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How to Identify GT40 Cast Iron Heads

by Floyd Drake III

Considered the best factory-production small-block Ford cylinder heads, according to Reinholt Racing, Ford GT40 heads were first featured on 1993 to 1995 Cobra Mustangs. In 1996, Ford used GT40 heads on Explorers, Mountaineers and Lightnings, until the GT40s were replaced in mid-production 1997 with upgraded GT40P heads. With 1.85/1.45 intake and exhaust valves and 65 cubic-centimeter combustion chambers, the GT40 head was better suited for performance than earlier Ford cast-iron cylinder heads. Either on the engine, or off, identifying Ford GT40 heads is a simple process.

Open the hood and look for the casting bars at the front of each cylinder head. When installed, the front of the cylinder head points forward of the vehicle. The three casting bars, or ribs, are vertical and raised from the surface of the head.

Look on the sides of the cylinder heads. The sides of the cylinder head face towards the exhaust manifold on one side, and the intake manifold on the other. In various locations, "GT40" is cast in raised characters on each side of the cylinder head.

Locate the Ford casting number for further identification. Ford casting numbers are part numbers cast on either the top of the cylinder head, or on the bottom, which requires removing the cylinder head. First, remove the valve cover from the top of the cylinder head using a 3/8-drive ratchet and the appropriate socket. The casting number, if located on top, is in the center of the GT40 head.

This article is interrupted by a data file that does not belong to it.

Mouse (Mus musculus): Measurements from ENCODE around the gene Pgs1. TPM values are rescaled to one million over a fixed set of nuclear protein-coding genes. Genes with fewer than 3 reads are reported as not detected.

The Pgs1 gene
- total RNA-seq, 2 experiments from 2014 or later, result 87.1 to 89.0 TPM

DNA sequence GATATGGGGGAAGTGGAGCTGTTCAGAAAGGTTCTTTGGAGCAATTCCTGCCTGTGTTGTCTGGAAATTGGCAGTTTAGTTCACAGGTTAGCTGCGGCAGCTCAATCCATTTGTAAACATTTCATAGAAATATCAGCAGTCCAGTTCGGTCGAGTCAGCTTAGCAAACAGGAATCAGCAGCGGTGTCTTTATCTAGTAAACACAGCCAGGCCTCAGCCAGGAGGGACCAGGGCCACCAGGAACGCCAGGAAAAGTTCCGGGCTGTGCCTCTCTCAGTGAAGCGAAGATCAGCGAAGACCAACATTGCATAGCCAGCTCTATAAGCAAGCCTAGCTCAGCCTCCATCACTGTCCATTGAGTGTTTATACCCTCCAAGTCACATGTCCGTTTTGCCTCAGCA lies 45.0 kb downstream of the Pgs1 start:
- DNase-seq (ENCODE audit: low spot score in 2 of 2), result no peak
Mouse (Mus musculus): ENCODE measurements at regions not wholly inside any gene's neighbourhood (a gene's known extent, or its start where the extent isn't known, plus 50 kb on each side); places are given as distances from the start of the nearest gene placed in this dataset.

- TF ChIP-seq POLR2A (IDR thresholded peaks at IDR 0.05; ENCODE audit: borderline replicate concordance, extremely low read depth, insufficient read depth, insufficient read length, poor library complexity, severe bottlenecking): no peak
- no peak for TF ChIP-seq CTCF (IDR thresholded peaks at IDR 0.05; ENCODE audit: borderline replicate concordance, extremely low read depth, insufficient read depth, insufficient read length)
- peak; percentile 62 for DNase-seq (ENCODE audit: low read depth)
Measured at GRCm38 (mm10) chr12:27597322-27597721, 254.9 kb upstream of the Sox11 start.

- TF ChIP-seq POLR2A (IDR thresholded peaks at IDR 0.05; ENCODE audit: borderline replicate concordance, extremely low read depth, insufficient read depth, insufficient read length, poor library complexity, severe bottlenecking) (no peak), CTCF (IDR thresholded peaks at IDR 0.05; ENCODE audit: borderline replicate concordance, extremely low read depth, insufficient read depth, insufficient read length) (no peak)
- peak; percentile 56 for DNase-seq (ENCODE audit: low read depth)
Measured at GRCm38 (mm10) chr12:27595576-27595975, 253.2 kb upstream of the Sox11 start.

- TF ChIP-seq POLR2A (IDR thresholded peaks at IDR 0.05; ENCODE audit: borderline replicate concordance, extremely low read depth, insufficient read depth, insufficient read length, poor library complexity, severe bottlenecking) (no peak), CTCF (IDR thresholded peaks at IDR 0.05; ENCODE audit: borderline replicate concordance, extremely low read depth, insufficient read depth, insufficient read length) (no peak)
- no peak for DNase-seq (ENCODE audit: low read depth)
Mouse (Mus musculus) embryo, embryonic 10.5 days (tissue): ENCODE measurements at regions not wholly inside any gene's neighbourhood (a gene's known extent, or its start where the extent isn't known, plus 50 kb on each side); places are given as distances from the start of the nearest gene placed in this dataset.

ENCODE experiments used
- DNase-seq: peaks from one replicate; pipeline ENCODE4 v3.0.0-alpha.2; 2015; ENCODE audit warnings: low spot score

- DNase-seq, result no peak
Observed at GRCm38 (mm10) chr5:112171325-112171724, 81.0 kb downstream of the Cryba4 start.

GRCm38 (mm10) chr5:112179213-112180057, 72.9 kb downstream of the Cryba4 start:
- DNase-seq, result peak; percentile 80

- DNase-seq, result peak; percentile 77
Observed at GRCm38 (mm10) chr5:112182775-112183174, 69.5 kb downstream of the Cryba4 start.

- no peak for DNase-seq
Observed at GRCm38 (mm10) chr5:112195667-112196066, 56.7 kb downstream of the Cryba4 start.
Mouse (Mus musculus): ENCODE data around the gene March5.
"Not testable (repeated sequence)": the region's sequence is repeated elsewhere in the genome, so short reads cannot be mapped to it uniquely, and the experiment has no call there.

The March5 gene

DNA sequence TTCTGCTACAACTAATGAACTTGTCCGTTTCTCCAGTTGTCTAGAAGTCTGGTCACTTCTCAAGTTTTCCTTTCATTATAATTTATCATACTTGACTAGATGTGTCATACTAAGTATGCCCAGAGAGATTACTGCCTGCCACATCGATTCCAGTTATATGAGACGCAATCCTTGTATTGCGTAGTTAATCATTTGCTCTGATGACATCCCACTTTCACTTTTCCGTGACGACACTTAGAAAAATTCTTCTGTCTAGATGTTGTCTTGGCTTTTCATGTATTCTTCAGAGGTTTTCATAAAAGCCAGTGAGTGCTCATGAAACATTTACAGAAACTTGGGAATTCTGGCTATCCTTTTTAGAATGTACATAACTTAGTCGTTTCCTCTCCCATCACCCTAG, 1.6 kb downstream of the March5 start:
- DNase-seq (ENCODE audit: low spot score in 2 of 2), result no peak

Decode the Ford casting number. The casting number identifies the year and original vehicle type. On Ford cylinder heads, the casting number is normally abbreviated with the prefix. The prefix, "F4ZE" identifies a 1994 head, with "F" representing the 1990s, and "4," for '94. Mustangs are identified by "Z," and "E" means the part is an engine component. For a full listing of Ford casting number codes, refer to sites such as Mustang Tech and FoMoCo.org.

Tip

  • If the casting number is not on top of the cylinder head, and the head is still installed on the engine, it needs to be removed in order to view the casting number. Unless mechanically inclined, it is not suggested as other key parts need to be removed first, and the head torqued to specific settings. The process can be difficult.

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About the Author

A native of New Haven, Conn., Floyd Drake III began writing in 1984. His work has appeared in the "New Haven Register," Medford's "Mail-Tribune" and the "Ashland Daily Tidings." Drake studied journalism at Southern Connecticut State University. After working as a reporter in Oregon, he is now based back home in New Haven.

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